Another contributor detailed at length an experience of what she called sexual harassment, which consisted of a man she had been introduced to at an Astronomy conference expressing sexual interest at a pub gathering after the conference, where she had gone with other students. She dwells on her personal Calvary at length, telling us that his suggestion that she come back to his hotel for a threesome with his girlfriend made her feel “very vulnerable and alone” and “burning with shame.” In fact, the incident, as she reports it, made her doubt herself in every way:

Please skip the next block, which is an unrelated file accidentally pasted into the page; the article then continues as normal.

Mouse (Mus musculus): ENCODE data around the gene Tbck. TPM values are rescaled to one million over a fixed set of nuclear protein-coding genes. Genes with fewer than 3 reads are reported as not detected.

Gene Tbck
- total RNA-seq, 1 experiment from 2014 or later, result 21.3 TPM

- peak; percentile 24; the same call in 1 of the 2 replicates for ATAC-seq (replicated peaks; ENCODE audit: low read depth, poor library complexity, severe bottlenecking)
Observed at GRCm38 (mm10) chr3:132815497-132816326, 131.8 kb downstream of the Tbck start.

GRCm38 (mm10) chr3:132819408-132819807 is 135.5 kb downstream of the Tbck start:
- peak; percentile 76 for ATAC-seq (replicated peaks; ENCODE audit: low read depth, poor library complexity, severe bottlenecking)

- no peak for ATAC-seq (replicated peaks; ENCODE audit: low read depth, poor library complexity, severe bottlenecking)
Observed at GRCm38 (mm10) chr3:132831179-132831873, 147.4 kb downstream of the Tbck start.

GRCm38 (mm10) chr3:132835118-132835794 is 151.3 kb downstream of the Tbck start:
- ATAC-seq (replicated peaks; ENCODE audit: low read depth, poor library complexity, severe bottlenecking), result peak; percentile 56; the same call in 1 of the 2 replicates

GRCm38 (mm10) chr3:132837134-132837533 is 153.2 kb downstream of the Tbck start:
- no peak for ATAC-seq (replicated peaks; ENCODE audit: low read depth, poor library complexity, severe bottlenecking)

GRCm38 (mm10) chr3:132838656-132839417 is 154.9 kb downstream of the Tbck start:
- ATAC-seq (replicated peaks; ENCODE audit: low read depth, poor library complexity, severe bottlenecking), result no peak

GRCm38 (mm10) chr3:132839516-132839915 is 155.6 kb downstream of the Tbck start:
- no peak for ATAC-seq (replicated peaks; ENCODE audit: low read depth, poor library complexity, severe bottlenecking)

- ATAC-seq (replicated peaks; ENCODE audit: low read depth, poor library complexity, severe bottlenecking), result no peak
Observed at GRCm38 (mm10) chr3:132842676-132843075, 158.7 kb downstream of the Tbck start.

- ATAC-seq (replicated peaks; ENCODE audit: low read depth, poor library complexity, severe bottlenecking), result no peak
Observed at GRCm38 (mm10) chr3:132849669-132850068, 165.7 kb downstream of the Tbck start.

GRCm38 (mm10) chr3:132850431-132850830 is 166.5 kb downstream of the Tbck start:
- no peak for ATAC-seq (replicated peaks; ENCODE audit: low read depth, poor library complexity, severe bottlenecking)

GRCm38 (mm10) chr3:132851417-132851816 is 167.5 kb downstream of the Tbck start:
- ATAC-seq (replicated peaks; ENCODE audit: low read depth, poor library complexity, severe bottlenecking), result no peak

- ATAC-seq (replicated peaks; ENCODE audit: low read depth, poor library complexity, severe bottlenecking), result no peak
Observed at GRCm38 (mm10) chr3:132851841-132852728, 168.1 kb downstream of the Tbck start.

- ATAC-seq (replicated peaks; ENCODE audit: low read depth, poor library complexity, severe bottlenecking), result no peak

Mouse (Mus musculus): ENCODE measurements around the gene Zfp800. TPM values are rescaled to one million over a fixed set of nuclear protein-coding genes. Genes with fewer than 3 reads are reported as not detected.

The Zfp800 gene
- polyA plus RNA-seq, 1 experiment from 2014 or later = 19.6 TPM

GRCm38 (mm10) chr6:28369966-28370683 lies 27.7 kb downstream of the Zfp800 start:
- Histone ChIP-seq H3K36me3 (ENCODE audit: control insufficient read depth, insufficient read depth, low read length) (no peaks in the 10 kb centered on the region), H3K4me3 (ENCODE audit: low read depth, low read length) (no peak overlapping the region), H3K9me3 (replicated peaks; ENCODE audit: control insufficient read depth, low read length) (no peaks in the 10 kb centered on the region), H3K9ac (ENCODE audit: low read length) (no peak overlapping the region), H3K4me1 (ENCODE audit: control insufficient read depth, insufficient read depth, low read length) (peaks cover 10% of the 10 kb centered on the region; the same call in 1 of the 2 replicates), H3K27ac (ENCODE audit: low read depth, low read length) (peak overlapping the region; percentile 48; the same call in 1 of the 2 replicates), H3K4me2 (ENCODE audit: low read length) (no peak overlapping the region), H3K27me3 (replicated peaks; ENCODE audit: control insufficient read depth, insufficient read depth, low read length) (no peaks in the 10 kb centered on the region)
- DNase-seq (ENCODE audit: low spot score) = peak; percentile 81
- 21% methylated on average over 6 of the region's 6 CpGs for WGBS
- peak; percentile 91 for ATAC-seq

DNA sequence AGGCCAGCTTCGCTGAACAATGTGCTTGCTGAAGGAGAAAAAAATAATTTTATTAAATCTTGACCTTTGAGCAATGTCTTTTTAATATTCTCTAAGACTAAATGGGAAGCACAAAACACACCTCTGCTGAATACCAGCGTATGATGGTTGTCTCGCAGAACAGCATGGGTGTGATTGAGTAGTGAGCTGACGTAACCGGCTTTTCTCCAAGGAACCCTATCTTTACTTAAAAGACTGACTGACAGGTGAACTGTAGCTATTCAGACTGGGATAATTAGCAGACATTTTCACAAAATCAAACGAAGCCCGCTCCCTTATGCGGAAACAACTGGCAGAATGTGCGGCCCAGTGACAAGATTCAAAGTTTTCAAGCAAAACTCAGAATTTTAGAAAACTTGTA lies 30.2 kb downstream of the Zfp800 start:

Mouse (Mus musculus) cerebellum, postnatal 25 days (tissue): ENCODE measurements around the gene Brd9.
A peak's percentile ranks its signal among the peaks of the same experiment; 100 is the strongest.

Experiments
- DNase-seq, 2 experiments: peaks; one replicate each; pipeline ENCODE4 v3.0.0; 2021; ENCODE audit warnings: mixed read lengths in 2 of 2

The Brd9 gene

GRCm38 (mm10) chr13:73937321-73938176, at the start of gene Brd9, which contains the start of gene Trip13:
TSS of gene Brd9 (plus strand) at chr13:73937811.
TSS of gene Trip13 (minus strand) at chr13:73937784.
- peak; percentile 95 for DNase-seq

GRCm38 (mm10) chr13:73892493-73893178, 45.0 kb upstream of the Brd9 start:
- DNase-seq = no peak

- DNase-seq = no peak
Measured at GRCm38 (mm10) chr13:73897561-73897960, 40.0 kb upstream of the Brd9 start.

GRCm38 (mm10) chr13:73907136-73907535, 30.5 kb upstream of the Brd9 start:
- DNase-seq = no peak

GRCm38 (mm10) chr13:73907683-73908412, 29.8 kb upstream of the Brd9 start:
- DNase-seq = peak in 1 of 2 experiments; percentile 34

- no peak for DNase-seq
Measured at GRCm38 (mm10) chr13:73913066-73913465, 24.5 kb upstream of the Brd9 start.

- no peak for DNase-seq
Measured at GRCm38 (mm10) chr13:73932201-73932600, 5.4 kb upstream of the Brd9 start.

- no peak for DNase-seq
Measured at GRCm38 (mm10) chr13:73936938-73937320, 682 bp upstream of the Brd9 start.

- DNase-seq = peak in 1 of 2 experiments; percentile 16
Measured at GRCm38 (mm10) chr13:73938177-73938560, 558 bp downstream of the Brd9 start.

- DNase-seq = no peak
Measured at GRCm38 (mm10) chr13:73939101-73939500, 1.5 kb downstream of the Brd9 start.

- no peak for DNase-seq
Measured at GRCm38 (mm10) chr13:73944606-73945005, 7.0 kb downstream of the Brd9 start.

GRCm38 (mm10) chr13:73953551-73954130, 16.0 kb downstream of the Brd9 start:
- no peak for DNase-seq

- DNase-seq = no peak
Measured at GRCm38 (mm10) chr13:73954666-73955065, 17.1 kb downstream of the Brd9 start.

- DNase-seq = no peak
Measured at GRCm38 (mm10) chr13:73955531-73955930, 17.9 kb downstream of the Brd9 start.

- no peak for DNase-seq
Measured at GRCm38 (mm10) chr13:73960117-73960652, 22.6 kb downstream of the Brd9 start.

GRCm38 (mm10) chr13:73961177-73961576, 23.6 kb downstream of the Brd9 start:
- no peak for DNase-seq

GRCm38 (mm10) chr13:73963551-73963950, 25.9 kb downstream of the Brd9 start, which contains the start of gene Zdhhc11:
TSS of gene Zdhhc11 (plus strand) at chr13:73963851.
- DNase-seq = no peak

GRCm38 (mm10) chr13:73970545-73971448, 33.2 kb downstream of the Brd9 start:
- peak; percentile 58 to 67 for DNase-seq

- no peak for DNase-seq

"He must have not been interested in my work at all," she reports thinking, "does that mean I’m not really a scientist." 
Even six years later, it seems, the outrage is still fresh. But is it in any way justified or reasonable: did this man threaten her? Did he pursue her relentlessly even after her refusal? Was he churlish when she refused him? No.

Merely the fact that he propositioned her was enough to send this adult woman into years-long trauma, only assuaged—or exacerbated—through repetition:
“I knew that the only thing I could do was talk about it, to speak it out loud, to give it form and display it for all to see.”